Mr. HUGH S. MACLAUCHLAN delivered a lecture on "Some Early Lyrists." Having traced the origin of lyric poetry, the lecturer referred to the decadence of the poetic art in England after the death of Chaucer. During the hundred years that followed, and even later, until the force and beauty of the Scottish allegory had shamed the bald verse of the Southerner into excellence, Lydgate and Hoccleve alone had arisen to touch the hearts of the people. But in Scotland good Robert Henryson, from his school-house in Dunfermline, was writing the first pastoral in the language, and there were Gavin Douglas, polished and elegant, and William Dunbar, burning with a fever of passionate fancies, a man of large heart and deep sympathies, and one who, from the richness and splendour of his gifts, might well claim a place in the front rank of poets of any country or of any tongue. The first man to rescue England from this state of literary destitution was John Skelton, a bold and outspoken priest, who openly set at defiance the decree against marriage, denounced the worldliness of the Church, and did not hesitate to aim the shafts of his satire against Cardinal Wolsey himself. His most effective mode of denunciation was a certain form of verse, varying like the early English poems in metre and accentuation, rushing on wildly and recklessly, a torrent of bold and bitter wrath. The best illustration of his verse was the admirable satire "Colin Clout," in which he appealed against injustices to the high dignitaries of the Church under the guise of a justice Englishman. Skelton had received but little justice at the hands of posterity. Doubtless in an age of coarseness he was coarse; but in an age of ecclesiastical bigotry his sympathies were broad and deep; in an age of corruption his hands were clean, and in an age of meanness and time-serving he did not fear to speak his mind. Having referred to the poets who filled up the gap between this priestly satirist and the rise of the courtly lyrists, the lecturer described the nature of Master Richard Tottel's Miscellany, which was the venerable originator of those innumerable volumes of extracts and selections — poetic sepulchres, but triumphs of binding and gilt-edging — that glitter on the tables of the modern drawing room. It was Master Tottel who first gave to the world, with all their wealth of pensive thought and glowing diction, the poems of Sir Thomas Wyatt and the unhappy Earl of Surrey. Wyatt allied great caution to great penetration, and confined himself largely to love songs, so that although he tasted the bitterness of the Tower he died in his bed. The Earl of Surrey, more reckless and headstrong, was beheaded on Tower Hill when twenty-nine years old. Surrey wrote love verses to his Geraldine, and for generations their names were as expressive of unselfish and devoted love as those of Paul and Virginia. But centuries have destroyed the illusion. The love of Surrey's verse, like the loves of Dante and Petrarch, was not the love of his heart. Few persons nowadays read John Lyly, as strange and fantastic a writer as ever held a pen, who created an original and for a time an almost universal taste in literature by, his quaintly entitled "Euphues." The chief characteristic of this work was the employment of a species of fabubous natural philosophy, in which the existence or certain animals, vegetables, and minerals, with peculiar properties, was preserved in order to afford similes and illustrations. Lyly became a courtier as well as a writer, but the Elizabethan mind was not ripe for professional authorship. It looked upon Lyly's work more as a pastime titan as a struggle for life, and so he wrote and starved, and died prematurely and unknown. Lyly's most perfect lyrics were in his "Campaspe." The student might look in vain for antithesis, or alliteration, or ingenuity, such as would be found in every line of "Euphues." His lyrics were above ingenuity. The figures in them were painted as if on porcelain, and were none the less pleasing for their want of warmth. Sir Walter Raleigh was next in the list, than whom few men had combined the active and the contemplative in such a high degree. He was not only a brave soldier, but a grave historian; not only a dauntless sailor, glorying in peril and adventure, but a poet of powerful and fervid imagination. The lyric "The Silent Lover" and the grand burst of mingled satire and somewhat sour philosophy known as "The Soul's Errand" were quoted as examples of his varying moods of tenderness and satiric force. The colder airs of antiquity seemed to be removed when they reached the name of Sir Philip Sydney, whose fame as the author of "Arcadia" was heightened by his beautiful sonnets inscribed to "Stella." Sidney's sonnets might be called the amorous offshoots of a courtiers life, filled with extravagant conceits, rich in delicate love terms, such as no suitor had ever before breathed into lady's ear. His lines were frescoed with eccentric amorousness, languishing images, "kiss-worthy" faces, "long-with-love acquainted" eyes, and sleepless tossings on "sweet pillows, sweetest bed." Having quoted one of the three sonnets that Lamb loved best, the lecturer remarked that the ladies of the period must have had a high opinion of Sydney's judgment, as it was to his fancy we owed the phrase "the better half," with the indiscreet admission it involved. The lecturer then dealt with anonymous lyrics, some of which were of surpassing beauty, but whose authors were not even a name. Doubly unfortunate, they were twice dead, once in the flesh and once again in our memories. The quotations included "Harpalus" and "The Sturdye Rock." In the absence of all evidence as to the authors of these fugitive lyrics, they were left to the vague and doubtful test of internal resemblance. Now they might think they recognised the gentle imagery of Spencer, now the sweet amorousness of Beaumont or Fletcher, while at rarer intervals some stronger touch spoke of Shakespeare's mighty hand. But the age was too rich in poets to allow them to pronounce finally from internal evidence; and they might roam through all the galaxy of known authors in pleasant but fruitless conjecture; and at last be fain to leave the poems anonymous, to enjoy their beauty, yet not know their authors, to drink in the music, though the skilful musicians were forever hidden from their sight. He had chosen to speak of those early lyrists, not because they were quaint and old, and full of strange conceits and reasonings; not on grounds of sentiment at all, but because some were erect and noble, and more were wise and witty, and because their work was such as the world should not willingly let die. (Applause.)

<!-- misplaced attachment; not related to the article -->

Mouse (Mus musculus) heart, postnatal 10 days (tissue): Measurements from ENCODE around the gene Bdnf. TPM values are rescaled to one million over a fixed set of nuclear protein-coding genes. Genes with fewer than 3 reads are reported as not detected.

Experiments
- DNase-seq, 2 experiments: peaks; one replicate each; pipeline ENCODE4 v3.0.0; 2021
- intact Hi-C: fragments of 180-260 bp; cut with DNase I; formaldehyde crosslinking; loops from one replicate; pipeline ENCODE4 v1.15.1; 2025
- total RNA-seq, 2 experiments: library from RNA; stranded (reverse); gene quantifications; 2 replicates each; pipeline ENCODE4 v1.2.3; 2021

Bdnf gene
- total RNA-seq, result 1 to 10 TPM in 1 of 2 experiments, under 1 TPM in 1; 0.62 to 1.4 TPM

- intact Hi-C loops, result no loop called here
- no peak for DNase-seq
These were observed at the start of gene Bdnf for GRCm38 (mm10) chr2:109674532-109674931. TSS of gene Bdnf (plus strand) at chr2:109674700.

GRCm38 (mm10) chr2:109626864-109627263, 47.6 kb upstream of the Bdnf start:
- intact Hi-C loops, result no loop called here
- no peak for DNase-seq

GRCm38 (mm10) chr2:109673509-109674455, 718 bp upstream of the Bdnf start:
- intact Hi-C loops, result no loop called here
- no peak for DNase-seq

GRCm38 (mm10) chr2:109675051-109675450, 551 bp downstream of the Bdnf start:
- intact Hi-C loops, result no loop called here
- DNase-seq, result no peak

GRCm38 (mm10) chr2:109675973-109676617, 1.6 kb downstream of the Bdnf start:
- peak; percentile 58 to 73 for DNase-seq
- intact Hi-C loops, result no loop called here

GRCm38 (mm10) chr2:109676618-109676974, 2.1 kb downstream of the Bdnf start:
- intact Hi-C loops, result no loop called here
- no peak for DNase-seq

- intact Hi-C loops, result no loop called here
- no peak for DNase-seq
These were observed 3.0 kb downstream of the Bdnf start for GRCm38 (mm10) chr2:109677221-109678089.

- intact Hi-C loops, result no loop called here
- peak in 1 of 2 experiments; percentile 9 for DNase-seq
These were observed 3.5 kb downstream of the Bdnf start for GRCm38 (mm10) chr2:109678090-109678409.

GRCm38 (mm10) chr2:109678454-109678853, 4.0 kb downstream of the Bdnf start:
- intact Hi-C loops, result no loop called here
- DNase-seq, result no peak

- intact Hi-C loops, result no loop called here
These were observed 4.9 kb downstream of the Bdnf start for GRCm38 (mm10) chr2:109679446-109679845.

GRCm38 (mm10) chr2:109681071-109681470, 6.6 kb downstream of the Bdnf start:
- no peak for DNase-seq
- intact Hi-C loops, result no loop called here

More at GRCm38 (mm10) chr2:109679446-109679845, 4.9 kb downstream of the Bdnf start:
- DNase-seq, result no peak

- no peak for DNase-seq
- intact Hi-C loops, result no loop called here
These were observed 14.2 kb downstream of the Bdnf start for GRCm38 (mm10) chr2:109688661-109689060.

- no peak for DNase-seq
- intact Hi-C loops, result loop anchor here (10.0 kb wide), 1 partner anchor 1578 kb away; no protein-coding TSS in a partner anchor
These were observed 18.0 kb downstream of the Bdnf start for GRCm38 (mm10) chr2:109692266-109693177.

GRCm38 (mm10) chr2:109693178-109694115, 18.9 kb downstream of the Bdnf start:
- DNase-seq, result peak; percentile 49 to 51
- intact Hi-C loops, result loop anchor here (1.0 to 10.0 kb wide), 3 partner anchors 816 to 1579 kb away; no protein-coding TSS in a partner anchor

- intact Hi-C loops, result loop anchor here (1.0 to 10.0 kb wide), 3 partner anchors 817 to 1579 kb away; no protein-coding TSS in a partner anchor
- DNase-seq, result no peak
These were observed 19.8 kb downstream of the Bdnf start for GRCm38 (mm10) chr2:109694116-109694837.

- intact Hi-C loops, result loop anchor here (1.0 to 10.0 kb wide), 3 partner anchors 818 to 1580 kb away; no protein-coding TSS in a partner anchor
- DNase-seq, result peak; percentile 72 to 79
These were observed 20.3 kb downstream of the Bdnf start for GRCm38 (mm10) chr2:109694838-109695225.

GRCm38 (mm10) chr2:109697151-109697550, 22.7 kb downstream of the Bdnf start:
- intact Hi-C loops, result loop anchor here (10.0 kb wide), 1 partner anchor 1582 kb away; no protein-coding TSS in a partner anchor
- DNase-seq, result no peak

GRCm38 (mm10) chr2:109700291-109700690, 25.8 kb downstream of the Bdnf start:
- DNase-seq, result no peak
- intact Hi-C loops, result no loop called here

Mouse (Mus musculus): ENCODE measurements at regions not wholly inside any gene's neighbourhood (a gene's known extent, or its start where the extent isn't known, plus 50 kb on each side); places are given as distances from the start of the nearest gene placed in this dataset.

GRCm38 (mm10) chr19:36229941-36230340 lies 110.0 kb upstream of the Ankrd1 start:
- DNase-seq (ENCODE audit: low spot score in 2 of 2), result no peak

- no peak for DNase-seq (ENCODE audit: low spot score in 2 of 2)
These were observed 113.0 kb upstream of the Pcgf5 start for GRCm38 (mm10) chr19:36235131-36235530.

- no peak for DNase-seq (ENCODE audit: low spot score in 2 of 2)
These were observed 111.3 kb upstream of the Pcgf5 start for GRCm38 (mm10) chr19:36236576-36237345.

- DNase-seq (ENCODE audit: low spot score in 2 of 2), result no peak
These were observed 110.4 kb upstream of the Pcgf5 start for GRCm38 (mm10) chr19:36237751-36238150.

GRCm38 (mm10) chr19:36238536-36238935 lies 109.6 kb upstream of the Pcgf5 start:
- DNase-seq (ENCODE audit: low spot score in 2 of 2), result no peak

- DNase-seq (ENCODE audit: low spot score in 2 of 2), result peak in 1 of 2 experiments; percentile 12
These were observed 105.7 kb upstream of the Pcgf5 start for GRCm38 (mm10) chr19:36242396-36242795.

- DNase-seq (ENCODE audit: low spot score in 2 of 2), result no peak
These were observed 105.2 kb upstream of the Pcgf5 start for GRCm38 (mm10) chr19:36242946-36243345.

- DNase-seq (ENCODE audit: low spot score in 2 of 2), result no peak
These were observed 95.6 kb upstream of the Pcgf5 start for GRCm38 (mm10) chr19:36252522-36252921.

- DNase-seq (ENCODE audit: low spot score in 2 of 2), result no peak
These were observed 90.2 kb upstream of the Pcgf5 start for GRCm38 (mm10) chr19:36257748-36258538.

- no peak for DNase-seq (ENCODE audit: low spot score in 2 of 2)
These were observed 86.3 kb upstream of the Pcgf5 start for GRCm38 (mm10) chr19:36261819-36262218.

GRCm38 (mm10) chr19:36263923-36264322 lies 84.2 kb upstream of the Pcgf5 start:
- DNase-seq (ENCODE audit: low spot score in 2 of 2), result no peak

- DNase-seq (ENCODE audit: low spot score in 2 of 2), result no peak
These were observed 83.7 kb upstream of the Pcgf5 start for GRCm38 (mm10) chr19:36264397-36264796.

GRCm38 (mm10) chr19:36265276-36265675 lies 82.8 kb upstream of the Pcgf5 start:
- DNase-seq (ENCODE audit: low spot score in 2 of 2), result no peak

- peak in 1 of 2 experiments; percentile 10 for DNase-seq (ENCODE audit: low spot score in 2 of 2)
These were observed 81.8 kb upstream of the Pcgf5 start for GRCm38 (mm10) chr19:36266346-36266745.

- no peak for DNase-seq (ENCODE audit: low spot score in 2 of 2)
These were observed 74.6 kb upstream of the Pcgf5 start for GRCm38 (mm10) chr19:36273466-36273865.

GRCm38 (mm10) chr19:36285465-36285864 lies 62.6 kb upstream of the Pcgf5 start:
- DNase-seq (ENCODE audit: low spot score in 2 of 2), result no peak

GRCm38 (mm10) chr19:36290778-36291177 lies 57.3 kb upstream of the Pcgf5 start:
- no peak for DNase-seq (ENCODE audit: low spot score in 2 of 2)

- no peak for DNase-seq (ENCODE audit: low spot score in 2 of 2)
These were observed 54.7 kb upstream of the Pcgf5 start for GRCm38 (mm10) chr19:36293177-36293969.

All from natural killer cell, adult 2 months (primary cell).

The CHAIRMAN said he was sure they had all listened to the paper with the greatest of interest and pleasure. (Hear, hear.) He thought the subject was one of very great interest, and he thought the it was very remarkable how very often important poems perished or were just saved by accident. As an instance of this, he quoted the fact of a very popular English poem, "The Nut Brown Maid," the preservation of which they owed to a London haberdasher named Arnold, who brought it out without any introduction whatever, in an extremely hotch-potch compilation which he issued in 1521. That one fact alone he thought afforded them an instance of how meritorious works very often perished altogether, or ran the risk of doing so.